Lin Kong, a doctor in the army, was forced to marry a village girl at a young age, with whom he had a daughter. The couple have never lived together - Lin just visits his wife and daughter for two weeks a year when he is on annual leave. Eventually he meets Manna Liu, a nurse at the hospital at which he works and they fall in love. For the next seventeen years, Lin asks his wife for a divorce every summer when he goes home, but although she agrees, once they get to court, she changes her mind and they leave still married.
Manna is in a difficult position. She is classed as an old maid, as women who reach the age of 28 are in China, so cannot find another man willing to marry her; all she can do is be patient and wait for the eighteenth year, when Lin can divorce his wife without her permission. During this time, she grows bitter and harbours a grudge against Lin, without him knowing. Eventually, Lin manages to get a divorce from his wife and marries Manna. But after all this time waiting, will the marriage be all that they had wanted?
Sadly, there is a dearth of Chinese literature available in English, which means that the English speaking world is missing out on a huge amount of talent from a country that makes up about 25% of the world's population. There's no excuse with this one though; the author is Chinese, but having lived in America for a number of years, has written a book set in China, but in English. This book is set in the 70s and 80s, in the time when China was pulling itself up by its bootstraps after the Cultural Revolution, during which Chairman Mao attempted to further consolidate his power by persecuting scholars. I'm pointing this out, because this book describes a period which many in the West still think is the China of today, which couldn't be further from the truth.
Lin is a gentle, unassuming man who wants what is best for everyone, but inevitably ends up hurting someone. He feels a great loyalty towards his wife, Shuyu, who cared single-handedly for his parents until they died and wants to see her well. But he also feels a great amount of responsibility for Manna, who will face a lifetime of solitude if he does not eventually marry her. There is also his daughter, Hua, from whom he feels he is becoming alienated. When he works out a way of bringing Shuyu and Hua from the countryside to live in the city after their divorce, he thinks that he has found a way of solving everyone's problems. I didn't particularly like Lin as a character though. His way of burying his head and hoping that everything will just work out for the best is irritating, even though completely understandable in the situation in which he has found himself.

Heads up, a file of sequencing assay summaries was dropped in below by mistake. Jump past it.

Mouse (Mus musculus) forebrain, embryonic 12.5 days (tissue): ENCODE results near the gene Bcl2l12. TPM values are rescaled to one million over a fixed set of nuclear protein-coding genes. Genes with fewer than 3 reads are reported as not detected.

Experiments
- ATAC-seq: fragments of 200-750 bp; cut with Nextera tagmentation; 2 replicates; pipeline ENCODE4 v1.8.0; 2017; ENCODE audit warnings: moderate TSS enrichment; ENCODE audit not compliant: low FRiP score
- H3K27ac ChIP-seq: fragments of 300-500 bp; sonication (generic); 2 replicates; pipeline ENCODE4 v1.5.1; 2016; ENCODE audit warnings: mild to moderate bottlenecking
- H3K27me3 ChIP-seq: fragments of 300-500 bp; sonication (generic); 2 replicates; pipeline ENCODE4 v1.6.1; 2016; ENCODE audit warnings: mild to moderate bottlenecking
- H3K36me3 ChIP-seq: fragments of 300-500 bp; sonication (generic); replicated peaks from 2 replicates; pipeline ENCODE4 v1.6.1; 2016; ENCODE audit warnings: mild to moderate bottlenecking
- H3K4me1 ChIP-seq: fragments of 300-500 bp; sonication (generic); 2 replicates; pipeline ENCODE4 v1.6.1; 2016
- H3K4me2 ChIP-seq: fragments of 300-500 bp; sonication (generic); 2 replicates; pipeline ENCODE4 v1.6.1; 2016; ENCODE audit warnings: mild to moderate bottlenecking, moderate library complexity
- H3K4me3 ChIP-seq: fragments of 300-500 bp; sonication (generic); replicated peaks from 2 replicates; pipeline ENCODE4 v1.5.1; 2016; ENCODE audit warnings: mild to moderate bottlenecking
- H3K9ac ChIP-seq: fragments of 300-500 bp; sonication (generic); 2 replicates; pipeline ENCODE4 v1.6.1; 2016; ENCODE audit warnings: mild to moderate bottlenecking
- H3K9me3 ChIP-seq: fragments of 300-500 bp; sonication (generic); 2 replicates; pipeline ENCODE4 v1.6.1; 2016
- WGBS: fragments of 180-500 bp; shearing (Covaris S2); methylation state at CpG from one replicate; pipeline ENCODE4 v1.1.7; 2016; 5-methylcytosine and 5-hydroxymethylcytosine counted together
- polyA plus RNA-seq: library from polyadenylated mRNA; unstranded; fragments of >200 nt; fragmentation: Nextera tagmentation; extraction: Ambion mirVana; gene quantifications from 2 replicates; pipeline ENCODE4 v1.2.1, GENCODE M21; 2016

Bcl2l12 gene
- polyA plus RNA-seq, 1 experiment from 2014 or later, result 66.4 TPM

Manna is not really any more likeable. Her neediness, although again very understandable, makes me wonder why Lin didn't run a mile from her. A reviewer from the Daily Mail likens Lin and Manna's story to Romeo and Juliet - I don't think he/she could have actually read the book, because the story is far removed from Romeo and Juliet. The only similarity is perhaps the innocence - Manna is a virgin and Lin has very little experience of women - but that is where the similarity ends. This is not a story of great passion, it is a story of a couple working towards what they think will be the perfect life, only to find out that that is not the case.
It is rare that I would recommend a book with characters that I don't particularly like - good characterisation is such an important part of any book. In this case though, the characters weren't key to the book. It is more about the social and political climate of the time and how it held so many people back from doing what they wanted. Divorce in China at that time was not as easy to obtain as it is now and many couples were forced to stay together in a loveless marriage, because personal integrity and social status were seen as more important than happiness. It is because of this that I think this book is worth recommending.
The style of writing is a little strange - the prose is simple and the English is not always spot on; for example, a lot of Chinese proverbs are translated directly from the Chinese, which just sounds weird in English. However, I suspect this might be deliberate on the part of the author to reinforce the Chineseness of the book and it actually does work very well.
This is not a cheerful book, so if you want something light-hearted, don't read this. It is a reminder of the hopelessness of life, of the lack of power to do anything to change the course of nature. Again, I have to disagree with some of the reviews I have read about this book, in which it was described as darkly comic. A comedy is the last thing this book is and I think you would have to be particularly hard-hearted to find anything to laugh at here. But I still recommend it for a glimpse into life in communist China.
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